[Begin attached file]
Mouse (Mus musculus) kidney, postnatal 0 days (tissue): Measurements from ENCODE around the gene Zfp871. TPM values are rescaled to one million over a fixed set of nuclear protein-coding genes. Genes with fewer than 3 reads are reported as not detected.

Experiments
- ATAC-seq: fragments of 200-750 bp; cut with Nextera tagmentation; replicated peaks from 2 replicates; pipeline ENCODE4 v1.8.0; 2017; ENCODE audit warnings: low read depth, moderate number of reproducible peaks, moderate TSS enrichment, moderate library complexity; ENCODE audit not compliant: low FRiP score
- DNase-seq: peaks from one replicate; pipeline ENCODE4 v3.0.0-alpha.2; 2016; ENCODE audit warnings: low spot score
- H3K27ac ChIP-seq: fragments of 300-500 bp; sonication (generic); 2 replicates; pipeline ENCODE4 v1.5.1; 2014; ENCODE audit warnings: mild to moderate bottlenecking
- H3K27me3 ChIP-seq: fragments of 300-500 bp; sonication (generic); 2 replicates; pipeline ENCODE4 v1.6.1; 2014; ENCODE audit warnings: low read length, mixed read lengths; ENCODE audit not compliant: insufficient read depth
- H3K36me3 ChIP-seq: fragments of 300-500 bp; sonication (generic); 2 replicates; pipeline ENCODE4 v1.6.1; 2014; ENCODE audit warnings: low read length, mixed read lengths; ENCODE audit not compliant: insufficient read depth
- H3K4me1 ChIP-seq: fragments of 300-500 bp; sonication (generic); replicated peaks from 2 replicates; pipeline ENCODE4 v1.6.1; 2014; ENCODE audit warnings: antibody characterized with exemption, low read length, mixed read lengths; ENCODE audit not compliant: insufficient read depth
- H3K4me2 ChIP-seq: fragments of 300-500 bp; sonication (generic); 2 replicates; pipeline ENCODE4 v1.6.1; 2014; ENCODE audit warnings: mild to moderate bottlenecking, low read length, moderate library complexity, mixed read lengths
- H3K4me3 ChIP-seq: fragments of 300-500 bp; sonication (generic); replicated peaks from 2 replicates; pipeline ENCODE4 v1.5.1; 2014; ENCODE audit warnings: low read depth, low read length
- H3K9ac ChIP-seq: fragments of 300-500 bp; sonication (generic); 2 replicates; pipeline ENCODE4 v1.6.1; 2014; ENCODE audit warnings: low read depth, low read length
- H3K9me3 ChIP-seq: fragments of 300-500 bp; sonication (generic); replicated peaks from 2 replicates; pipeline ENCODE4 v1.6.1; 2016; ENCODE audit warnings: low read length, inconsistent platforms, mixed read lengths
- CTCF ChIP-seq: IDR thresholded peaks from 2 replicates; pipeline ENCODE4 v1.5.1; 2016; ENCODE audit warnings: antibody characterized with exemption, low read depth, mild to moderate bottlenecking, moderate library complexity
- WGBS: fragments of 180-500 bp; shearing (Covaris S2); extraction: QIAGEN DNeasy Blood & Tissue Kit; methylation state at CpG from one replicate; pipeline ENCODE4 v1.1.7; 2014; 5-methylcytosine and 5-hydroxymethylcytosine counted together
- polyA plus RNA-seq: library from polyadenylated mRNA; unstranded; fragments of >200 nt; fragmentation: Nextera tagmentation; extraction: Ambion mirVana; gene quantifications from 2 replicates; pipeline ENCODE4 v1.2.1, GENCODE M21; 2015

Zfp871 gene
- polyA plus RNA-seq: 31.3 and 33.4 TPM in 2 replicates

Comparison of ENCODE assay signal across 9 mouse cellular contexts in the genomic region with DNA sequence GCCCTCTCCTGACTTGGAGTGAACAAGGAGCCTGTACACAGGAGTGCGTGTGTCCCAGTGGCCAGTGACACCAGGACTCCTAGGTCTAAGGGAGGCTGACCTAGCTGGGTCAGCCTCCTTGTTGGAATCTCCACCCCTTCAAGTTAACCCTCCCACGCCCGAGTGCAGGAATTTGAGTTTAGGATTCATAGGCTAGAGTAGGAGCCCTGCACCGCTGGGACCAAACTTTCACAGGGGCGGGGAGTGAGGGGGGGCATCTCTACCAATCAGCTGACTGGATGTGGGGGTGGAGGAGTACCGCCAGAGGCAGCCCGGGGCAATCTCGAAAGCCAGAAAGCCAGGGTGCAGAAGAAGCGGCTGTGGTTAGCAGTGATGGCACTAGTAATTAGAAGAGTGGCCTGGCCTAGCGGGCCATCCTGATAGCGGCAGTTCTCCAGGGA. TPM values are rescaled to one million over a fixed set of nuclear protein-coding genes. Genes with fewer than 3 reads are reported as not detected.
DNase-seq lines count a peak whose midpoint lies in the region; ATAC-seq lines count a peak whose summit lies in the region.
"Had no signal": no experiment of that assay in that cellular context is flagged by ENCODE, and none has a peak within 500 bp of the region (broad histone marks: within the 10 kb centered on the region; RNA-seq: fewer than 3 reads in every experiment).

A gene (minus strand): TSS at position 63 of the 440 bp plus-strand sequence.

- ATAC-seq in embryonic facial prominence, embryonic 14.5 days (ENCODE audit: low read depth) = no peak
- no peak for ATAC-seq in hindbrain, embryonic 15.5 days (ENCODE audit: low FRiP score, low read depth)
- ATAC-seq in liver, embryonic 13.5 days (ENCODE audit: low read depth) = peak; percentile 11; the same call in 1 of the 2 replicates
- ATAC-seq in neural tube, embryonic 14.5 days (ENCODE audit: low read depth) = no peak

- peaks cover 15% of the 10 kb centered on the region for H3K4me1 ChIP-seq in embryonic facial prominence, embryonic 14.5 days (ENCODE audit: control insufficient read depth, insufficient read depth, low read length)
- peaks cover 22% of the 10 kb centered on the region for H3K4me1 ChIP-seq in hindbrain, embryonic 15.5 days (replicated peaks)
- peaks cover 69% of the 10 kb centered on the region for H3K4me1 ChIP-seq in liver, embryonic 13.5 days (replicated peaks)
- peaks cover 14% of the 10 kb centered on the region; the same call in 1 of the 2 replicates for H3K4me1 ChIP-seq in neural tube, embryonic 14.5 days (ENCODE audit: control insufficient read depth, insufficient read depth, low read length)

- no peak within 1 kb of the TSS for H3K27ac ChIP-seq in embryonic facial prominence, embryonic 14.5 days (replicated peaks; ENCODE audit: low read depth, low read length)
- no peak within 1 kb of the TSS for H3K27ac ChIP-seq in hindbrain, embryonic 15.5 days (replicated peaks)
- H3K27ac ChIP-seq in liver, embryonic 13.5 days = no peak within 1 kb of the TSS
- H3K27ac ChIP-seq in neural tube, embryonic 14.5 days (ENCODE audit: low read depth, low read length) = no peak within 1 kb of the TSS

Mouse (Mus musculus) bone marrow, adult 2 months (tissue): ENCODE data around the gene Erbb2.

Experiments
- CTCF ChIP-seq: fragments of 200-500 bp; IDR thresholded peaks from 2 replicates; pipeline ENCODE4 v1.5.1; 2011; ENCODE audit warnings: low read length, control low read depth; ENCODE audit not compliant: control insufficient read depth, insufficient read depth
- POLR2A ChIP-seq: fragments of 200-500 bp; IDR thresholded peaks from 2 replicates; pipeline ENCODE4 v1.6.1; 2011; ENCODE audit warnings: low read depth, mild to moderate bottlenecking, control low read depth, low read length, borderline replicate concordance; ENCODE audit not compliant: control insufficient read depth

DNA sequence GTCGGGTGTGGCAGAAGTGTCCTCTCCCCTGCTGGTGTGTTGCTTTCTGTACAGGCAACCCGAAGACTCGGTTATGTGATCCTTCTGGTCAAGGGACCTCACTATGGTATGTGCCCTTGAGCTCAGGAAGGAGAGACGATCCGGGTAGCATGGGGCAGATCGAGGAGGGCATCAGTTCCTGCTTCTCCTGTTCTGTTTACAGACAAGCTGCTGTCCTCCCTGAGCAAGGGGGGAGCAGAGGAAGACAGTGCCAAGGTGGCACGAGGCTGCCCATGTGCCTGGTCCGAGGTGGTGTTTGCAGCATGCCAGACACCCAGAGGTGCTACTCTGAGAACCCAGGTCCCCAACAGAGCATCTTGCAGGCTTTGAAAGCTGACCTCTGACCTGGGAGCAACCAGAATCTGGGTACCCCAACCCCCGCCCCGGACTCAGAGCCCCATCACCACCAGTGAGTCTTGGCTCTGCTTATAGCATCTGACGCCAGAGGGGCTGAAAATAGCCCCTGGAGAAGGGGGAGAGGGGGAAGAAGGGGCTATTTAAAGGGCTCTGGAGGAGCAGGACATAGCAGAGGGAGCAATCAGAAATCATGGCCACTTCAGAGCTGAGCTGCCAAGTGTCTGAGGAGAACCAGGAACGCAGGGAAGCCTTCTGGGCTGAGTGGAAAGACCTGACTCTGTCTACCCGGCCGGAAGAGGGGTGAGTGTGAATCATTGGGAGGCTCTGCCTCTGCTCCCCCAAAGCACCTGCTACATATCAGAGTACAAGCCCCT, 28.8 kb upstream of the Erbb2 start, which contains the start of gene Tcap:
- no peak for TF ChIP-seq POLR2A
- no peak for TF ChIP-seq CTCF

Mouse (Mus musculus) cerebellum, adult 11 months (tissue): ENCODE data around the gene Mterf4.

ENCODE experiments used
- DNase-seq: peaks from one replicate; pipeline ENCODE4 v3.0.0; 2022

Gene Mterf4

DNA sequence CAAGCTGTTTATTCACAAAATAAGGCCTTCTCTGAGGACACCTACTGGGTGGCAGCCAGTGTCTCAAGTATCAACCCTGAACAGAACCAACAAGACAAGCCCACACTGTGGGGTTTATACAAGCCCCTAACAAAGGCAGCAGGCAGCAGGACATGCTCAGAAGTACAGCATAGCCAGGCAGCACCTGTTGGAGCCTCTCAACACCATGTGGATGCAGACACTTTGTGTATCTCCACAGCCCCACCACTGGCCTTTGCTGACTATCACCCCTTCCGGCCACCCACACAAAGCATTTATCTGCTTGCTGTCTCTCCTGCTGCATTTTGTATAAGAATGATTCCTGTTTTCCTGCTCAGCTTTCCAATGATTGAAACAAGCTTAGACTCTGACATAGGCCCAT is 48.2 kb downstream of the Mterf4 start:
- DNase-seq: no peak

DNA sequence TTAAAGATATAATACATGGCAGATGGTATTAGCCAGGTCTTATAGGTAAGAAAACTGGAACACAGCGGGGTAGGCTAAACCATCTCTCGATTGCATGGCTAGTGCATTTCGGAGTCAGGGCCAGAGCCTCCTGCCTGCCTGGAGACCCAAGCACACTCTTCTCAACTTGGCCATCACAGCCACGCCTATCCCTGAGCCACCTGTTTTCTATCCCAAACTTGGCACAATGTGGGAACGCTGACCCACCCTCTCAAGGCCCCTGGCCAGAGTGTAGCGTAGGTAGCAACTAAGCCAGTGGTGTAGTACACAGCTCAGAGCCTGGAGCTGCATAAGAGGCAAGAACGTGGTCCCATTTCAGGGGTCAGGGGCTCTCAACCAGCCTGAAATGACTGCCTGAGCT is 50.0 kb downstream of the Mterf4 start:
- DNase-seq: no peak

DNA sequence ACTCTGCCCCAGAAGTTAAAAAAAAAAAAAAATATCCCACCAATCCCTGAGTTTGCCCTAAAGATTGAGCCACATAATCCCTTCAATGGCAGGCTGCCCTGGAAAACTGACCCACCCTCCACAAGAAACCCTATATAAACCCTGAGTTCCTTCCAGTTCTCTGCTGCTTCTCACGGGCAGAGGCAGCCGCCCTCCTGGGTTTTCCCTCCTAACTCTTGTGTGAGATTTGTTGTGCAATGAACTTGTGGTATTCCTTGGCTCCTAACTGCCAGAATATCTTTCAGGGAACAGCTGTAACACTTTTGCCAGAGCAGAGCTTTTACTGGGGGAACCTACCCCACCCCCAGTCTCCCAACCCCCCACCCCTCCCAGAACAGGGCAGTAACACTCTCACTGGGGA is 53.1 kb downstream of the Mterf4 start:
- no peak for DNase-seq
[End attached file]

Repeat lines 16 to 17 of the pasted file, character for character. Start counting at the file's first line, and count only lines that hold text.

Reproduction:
Zfp871 gene
- polyA plus RNA-seq: 31.3 and 33.4 TPM in 2 replicates